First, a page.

A new study concludes that “revising the inner plumbing” of the Google Flu Trends disease surveillance system can improve the accuracy of forecasts for the severity of a flu season.

During the 2012/2013 flu season, GFT predicted 10.6 percent of the population had influenza-like illness when only 6.1 percent did according to patient records. The study, published in the American Journal of Preventive Medicine, notes that GFT predictions during other flu seasons, particularly the H1N1 pandemic in 2009, also were off-base.

However, existing shortfalls in the predictions result from the methodologies that GFT employs, not from the data themselves, according to the study. Simply put, the methodologies were too simple. By using GFT’s data but tweaking the methodologies, researchers at San Diego State University, Harvard University and the Santa Fe Institute reduced the 2012/2013 prediction from 10.6 percent to an estimated 7.7 percent.

The new model tackles three problems of GFT methodology. Combining multiple queries into a single variable ignores the variability in individual search query tendencies over time and how certain unique queries may be better predictors. Exclusion of search queries relies on investigator opinion rather than empirical evidence. And, the model is static. “The language of searches undoubtedly changes over time (e.g., swine flu, H1N1, H1N9), and must be accounted for in any prediction model,” researchers contend.

“Our alternative approach, inspired by data-assimilation techniques, supervised machine learning and artificial intelligence, expands upon (1) their single explanatory-variable approach by allowing multiple individual queries to contribute independently to the prediction; (2) their quasi-nonempirical search query selection, by empirically choosing search queries that maximize predictive accuracy in real time; and (3) their use of manual revisions, by dynamically updating how individual queries predict influenza each week to ensure accurate prediction across a changing search and influenza landscape. All improve the transparency of GFT.”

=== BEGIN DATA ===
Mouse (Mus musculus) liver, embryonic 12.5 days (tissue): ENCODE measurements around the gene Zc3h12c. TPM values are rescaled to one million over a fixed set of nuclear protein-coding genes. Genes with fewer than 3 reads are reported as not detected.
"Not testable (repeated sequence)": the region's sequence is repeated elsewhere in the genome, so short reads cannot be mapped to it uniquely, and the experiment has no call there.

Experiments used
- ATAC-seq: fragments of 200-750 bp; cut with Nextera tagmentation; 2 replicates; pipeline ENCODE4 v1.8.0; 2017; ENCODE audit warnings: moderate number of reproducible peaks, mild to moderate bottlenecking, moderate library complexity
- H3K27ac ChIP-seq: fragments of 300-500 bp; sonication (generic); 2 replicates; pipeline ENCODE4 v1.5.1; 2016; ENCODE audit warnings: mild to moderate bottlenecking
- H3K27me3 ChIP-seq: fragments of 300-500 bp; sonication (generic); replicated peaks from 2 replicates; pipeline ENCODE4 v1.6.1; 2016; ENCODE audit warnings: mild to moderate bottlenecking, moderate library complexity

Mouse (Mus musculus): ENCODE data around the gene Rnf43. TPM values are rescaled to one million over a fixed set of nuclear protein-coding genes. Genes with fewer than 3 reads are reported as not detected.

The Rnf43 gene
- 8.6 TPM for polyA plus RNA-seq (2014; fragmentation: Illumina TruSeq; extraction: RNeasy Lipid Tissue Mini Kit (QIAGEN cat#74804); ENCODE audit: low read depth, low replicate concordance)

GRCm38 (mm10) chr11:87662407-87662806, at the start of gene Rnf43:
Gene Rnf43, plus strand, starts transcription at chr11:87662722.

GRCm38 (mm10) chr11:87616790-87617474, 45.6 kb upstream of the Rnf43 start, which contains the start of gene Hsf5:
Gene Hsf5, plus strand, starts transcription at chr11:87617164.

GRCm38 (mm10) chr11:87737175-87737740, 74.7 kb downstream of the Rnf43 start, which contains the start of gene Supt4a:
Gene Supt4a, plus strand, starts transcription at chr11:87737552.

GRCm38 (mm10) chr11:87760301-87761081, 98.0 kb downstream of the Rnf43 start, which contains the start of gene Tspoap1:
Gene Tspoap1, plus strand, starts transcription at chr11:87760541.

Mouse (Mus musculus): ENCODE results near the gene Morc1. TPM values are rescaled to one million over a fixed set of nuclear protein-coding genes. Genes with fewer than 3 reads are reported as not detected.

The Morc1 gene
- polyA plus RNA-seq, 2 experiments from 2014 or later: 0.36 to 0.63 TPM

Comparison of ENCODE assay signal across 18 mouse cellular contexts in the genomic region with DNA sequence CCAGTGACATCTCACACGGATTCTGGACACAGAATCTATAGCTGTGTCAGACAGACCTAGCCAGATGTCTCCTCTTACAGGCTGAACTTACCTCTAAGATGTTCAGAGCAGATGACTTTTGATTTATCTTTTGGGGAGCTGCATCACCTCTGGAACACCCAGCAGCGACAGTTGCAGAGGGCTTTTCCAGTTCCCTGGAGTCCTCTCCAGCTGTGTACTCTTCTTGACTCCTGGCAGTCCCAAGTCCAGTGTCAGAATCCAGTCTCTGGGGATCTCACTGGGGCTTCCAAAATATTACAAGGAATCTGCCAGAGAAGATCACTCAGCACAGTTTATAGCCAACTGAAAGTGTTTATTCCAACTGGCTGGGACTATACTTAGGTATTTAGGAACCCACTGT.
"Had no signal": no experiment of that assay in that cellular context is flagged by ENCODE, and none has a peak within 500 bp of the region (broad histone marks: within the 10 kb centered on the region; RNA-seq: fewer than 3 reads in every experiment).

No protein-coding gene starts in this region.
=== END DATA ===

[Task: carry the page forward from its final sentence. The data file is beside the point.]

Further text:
Study authors emphasize that they remain optimistic about the future of GFT and digital disease detection “because a methodologic problem has a methodologic solution.” They worry, however, that while Google recently acknowledged that a multivariable approach would improve accuracy, other weaknesses in GFT methods remain.

“Therefore, our alternative method may serve as the foundation for another revision to GFT,” they write. “Specifically, because much of the alternative is automated, it can be scaled up (e.g., Google could apply it to thousands of strongly correlated search terms instead of just 100 as herein). Our study is just an initial step toward improving GFT, as the structure around our model can be further refined to yield even greater accuracy. Moreover, by making the inner workings of GFT and the data behind GFT more public, such improvements may be more quickly realized by other external teams.”

The study is available here.

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